Saturday, March 7, 2020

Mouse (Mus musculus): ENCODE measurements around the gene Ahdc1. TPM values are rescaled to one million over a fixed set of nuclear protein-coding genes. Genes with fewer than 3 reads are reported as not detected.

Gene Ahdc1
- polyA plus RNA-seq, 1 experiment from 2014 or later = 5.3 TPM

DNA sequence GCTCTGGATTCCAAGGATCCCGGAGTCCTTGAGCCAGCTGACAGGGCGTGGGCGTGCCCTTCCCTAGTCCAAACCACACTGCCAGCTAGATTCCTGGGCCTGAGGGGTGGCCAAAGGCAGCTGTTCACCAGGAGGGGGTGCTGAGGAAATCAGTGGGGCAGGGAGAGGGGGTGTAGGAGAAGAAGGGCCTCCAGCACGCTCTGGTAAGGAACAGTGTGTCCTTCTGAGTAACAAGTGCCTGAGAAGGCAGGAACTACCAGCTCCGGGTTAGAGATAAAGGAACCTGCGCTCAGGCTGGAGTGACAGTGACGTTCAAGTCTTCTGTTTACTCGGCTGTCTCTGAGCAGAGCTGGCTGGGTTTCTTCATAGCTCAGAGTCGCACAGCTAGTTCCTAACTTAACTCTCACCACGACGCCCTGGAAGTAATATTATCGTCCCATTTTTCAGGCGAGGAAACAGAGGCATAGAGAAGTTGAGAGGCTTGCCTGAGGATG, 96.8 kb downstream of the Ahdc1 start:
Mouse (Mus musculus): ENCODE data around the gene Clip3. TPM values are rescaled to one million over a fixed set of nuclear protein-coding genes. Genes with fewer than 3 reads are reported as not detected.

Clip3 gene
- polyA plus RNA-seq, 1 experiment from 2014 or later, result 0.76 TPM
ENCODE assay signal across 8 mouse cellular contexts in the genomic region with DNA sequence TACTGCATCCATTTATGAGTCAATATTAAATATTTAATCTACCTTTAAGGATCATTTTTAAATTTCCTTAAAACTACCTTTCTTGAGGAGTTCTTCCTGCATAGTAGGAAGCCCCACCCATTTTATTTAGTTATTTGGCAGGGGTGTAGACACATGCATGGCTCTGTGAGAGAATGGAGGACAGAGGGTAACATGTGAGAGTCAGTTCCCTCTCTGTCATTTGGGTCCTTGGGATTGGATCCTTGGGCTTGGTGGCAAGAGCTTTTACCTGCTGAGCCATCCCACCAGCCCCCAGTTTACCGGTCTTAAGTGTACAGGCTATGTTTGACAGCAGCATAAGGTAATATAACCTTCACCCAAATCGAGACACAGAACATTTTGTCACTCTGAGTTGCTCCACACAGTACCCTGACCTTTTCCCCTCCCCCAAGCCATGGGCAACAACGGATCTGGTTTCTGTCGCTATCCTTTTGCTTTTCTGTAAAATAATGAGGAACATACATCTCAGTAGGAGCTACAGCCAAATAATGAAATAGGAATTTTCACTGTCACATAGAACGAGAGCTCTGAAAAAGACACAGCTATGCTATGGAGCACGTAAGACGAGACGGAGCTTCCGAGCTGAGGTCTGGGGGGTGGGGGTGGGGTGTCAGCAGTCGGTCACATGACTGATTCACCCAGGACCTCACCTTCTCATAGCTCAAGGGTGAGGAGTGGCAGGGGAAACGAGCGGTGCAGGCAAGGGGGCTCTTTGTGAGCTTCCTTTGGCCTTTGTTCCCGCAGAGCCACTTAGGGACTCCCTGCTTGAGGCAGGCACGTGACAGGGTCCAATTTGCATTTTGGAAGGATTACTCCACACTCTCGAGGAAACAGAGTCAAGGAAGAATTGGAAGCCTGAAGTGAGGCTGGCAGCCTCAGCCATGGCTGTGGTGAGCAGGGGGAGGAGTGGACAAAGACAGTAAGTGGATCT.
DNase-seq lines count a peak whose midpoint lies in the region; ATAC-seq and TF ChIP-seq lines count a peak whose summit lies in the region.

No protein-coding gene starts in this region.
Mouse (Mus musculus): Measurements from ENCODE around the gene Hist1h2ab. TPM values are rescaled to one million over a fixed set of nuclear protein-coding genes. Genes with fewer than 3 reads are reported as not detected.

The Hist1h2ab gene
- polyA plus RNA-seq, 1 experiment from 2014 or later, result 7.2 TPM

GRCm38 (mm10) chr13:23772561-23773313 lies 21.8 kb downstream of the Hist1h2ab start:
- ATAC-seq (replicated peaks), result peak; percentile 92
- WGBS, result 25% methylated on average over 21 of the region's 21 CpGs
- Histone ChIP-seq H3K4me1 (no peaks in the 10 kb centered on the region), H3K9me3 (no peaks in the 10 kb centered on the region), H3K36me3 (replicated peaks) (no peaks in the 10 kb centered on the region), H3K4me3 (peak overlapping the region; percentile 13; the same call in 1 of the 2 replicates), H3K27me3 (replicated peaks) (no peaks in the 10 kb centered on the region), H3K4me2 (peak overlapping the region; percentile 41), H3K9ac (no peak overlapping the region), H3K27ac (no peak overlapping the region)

The role of Inspector Goole in ‘An Inspector Calls’ Essays